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Missouri Public Defenders Not Immune from Client Suits

In a case of first impression, the Missouri Court of Appeals held that state public defenders are not entitled to official immunity for acts committed during their representation of indigent criminal defendants.

Missouri public defender Arthur Allen represented Bernardo Costa, an indigent defendant, “in connection with a motion for post-conviction relief.” Costa instructed Allen to secure various witnesses to testify at a post-conviction evidentiary hearing. Allen assured Costa that he would call the witnesses, but ultimately failed to do so. The failure was fatal to Costa’s post-conviction claim.

Costa then filed an action for damages against Allen, asserting a claim “for breach of fiduciary duties (constructive fraud).” Allen moved to dismiss, arguing that he was entitled to official immunity and that Costa failed to state a cognizable damages claim because his action was premature. The trial court granted Allen’s motion and dismissed the action with prejudice.

Observing that whether public defenders enjoy official immunity was a question of first impression, the Missouri Court of Appeals examined the decisions of several other states.
The appellate court noted that “while most other jurisdictions find that public defenders are not protected by official immunity, the Supreme Court of Minnesota has extended such immunity to its public defender system. See: Dziubak v. Mott, 503 N.W.2d 771 (Minn. 1993). The Minnesota high court draws a distinction between public defenders and other attorneys based on the fact that indigent defendants do not pay for their own defense.”

However, the Missouri Court of Appeals noted the “vigorous dissent” in Dziubak, which rejected the majority’s reasoning and joined Connecticut, Florida, Illinois, Nevada and Pennsylvania in refusing to extend official immunity to public defenders.

Quoting State ex rel. Eli Lilly & Co. v. Gaertner, 619 S.W.2d 761, 764 (Mo. App. E.D.
1981), the court explained that “to be shielded by the doctrine of official immunity, a defendant must ... be ‘invested with some portion of the sovereign functions of the government, to be exercised by him for the benefit of the public.’” The court found that “a public defender, once appointed, does not exercise any portion of the sovereign’s power, but instead provides professional services to a client.... As such, attorneys in the office of the public defender are not shielded from liability by the doctrine of official immunity, and the trial court’s dismissal with prejudice must be reversed.”

The court also rejected Allen’s contentions that Costa had failed to state a claim for breach of fiduciary duty, and that Costa’s legal malpractice claim was not ripe. Allen cited Johnson v. Schmidt, 719 S.W.2d 825 (Mo. App. W.D. 1986) for the proposition that a damage action is “premature ‘until such time as appellant is successful in securing post-conviction relief upon a finding that he was denied effective assistance of counsel.’”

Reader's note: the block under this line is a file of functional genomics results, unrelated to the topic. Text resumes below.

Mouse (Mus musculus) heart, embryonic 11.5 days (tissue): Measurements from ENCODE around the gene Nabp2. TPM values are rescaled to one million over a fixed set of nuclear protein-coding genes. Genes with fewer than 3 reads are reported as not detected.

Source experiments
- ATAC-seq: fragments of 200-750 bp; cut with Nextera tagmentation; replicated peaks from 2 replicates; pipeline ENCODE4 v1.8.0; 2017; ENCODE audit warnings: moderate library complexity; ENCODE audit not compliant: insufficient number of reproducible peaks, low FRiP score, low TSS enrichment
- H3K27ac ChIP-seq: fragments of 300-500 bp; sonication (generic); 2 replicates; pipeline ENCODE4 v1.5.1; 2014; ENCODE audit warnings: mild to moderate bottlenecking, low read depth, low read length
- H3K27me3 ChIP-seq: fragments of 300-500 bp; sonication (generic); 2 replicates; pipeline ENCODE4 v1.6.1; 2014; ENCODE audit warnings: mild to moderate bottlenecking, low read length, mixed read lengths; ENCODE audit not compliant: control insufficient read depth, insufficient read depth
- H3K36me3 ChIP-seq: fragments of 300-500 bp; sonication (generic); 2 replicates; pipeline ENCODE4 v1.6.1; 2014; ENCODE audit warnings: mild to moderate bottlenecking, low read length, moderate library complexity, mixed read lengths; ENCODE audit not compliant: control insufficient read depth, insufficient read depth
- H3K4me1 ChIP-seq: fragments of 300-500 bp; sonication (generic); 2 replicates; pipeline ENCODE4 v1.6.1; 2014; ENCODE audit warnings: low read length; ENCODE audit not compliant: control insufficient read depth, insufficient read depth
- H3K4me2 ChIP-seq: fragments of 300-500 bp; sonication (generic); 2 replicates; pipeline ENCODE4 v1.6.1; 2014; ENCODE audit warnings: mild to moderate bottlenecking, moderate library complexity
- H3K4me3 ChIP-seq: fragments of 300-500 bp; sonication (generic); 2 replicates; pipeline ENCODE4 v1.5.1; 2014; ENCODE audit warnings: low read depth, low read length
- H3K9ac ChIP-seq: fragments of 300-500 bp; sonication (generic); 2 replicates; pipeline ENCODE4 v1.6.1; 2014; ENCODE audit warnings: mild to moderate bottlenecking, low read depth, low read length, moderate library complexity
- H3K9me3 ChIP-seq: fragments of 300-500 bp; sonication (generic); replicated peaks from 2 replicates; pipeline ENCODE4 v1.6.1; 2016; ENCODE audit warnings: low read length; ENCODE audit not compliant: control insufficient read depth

The court found Johnson distinguishable because it involved trial counsel while Allen was post-conviction counsel. “Because Allen did not serve as Costa’s trial counsel, no further post-conviction proceeding is pending or can be brought that would address the effectiveness of Allen’s representation of Costa.” Rather, Costa need only establish “that Allen’s breach prevented him from obtaining the relief sought in the post-conviction motion,” the appellate court held. See: Costa v. Allen, 2008 Mo. App. LEXIS 8 (Mo. Ct. App. Jan. 2, 2008).

“Although the issue decided by the court was one of first impression, we weren’t really surprised by the ruling in that it puts our attorneys in the same position as doctors who work for the state, “ said Greg Mermelstein, appellate division director of the Missouri Public Defender’s Office.

The Missouri Supreme Court subsequently granted transfer, and ruled on Jan. 13, 2009 on the issue of whether the trial court had failed to properly allow Costa to amend his complaint. “On sustaining a motion to dismiss a claim … the court shall freely grant leave to amend and shall specify the time within which the amendment shall be made or amended pleading filed,” the Supreme Court stated, citing Rule 67.06.

In this case, the trial court dismissed Costa’s suit with prejudice just two days after the motion to dismiss was filed. “Ordinarily when a first pleading is ruled to be insufficient in a trial court, the party is afforded a reasonable time to file an amended pleading if desired,” the Court observed. “This is especially true in a case less than seven weeks old, and where Costa, a pro se plaintiff in prison, had no meaningful opportunity to respond to a dismissal motion filed and granted within a two-day span.”

Although the Court expressed doubt as to whether Costa had raised viable claims, the trial court’s judgment was vacated and the case remanded for further proceedings due to the improper dismissal. See: Costa v. Allen, 274 S.W.3d 461 (Mo. 2009).

Additional source: Associated Press

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Costa v. Allen